It makes case for bank deregulation looking at a different perspective altogether. They show bank dereg had led to lower racial inequality in US:
We use the cross-state, cross-time variation in bank deregulation across the U.S. states to assess how improvements in banking systems affected the labor market opportunities of black workers. Bank deregulation from the 1970s through the 1990s improved bank efficiency, lowered entry barriers facing nonfinancial firms, and intensified competition for labor throughout the economy. Consistent with Becker’s (1957) seminal theory of racial discrimination, we find that deregulation-induced improvements in the banking system boosted blacks’relative wages by facilitating the entry of new firms and reducing the manifestation of racial prejudices in labor markets.
So they link a couple of economic ideas – financial regulation, racial economics, labor markets etc.
In this paper, we contribute to research on how finance shapes economic opportunities by evaluating the impact of a deregulation-induced improvement in the U.S. banking system on racial inequality. Research documents that black workers earn less than their white counterparts after controlling for di§erences in education and experience. Yet, researchers have neither determined the degree to which this racial wage gap reáects di§erences in unobserved skills or racial discrimination, whereby blacks are paid less than identically productive whites, nor have researchers examined the role of financial sector policies in influencing racial wage inequality. We provide the first assessment of how the financial system a§ects the racial wage gap; and, in conducting this assessment we provide novel evidence on the role of racial discrimination in influencing blacks relative wages.
Our research strategy is structured by Becker’s (1957) seminal theory of racial discrimination, which holds that (1) taste-based discrimination, the disutility that white employers attach to hiring black workers, can produce an enduring racial wage gap and (2) lowering barriers that impede the entry of new firms can reduce this racial wage gap between identically productive workers. Becker argues that with lower entry barriers, firms with less of a taste for discrimination can enter the market and initiate profitable operations by hiring equally productive black workers at lower wage rates than their white counterparts, boosting the relative demand for black workers and reducing the racial wage gap. Becker did not argue that new Örms would reduce racial prejudices. Rather, he argued that lower entry barriers would erode the manifestation of racial prejudices on labor market outcomes. Accordingly, Becker’s (1957) model predicts that lower entry barriers will reduce the racial wage gap but only if racial prejudices had been contributing to the black-white wage differential. If racial attitudes were not depressing blacks’ relative wages, then reducing entry barriers will not reduce the manifestation of those prejudices on the racial wage gap within the context of Becker’s taste-based theory of discrimination.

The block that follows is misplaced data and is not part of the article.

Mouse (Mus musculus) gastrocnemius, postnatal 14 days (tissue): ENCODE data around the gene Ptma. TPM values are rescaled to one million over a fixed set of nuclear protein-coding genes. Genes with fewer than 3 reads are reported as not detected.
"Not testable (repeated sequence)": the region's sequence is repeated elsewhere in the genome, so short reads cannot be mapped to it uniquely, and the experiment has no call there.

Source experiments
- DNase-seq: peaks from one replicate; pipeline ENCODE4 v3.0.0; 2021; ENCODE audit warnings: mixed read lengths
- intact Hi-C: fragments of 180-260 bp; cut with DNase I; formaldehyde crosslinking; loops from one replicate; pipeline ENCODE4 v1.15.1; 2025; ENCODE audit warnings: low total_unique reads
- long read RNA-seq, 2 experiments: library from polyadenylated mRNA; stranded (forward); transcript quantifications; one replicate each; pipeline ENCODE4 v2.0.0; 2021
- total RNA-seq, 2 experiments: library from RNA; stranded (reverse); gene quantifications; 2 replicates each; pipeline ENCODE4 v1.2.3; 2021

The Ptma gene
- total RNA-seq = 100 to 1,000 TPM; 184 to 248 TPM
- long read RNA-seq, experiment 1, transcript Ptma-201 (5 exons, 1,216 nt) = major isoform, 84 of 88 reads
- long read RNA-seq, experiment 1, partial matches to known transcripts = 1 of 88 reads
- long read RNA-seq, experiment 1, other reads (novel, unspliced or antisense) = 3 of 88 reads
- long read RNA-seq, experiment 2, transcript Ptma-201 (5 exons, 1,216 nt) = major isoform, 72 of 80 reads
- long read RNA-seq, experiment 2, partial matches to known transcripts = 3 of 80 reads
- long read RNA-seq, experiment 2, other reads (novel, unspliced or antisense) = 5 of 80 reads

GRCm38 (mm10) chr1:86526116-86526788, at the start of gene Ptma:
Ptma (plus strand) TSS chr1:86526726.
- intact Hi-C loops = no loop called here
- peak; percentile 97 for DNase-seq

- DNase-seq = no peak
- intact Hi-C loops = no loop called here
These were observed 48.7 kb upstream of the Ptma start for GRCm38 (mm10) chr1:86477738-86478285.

We find that bank deregulation across the U.S. states boosted blacks relative wages by lowering barriers to the entry of new firms but only in states with a high degree of racial bias. In reduced form specifications, bank deregulation that lowered entry barriers facing non financial firms reduced the racial wage gap. In 2SLS, we use bank deregulation to identify an exogenous lowering of entry barriers. We find that the resultant increase in new incorporations eliminated more than one-fifth of the preexisting black-white wage differential in high racial bias states over a five-year period.
The paper emphasizes the powerful role of finance in shaping the economic opportunities of an historically oppressed group in the United States. Banking sector policies that facilitated competition materially enhanced blacks relative wages. Our research shows that these improvements materialized through indirect channels: bank deregulation enhanced the functioning of labor markets throughout the economy, reducing racial inequality and boosting the economic opportunities of African Americans.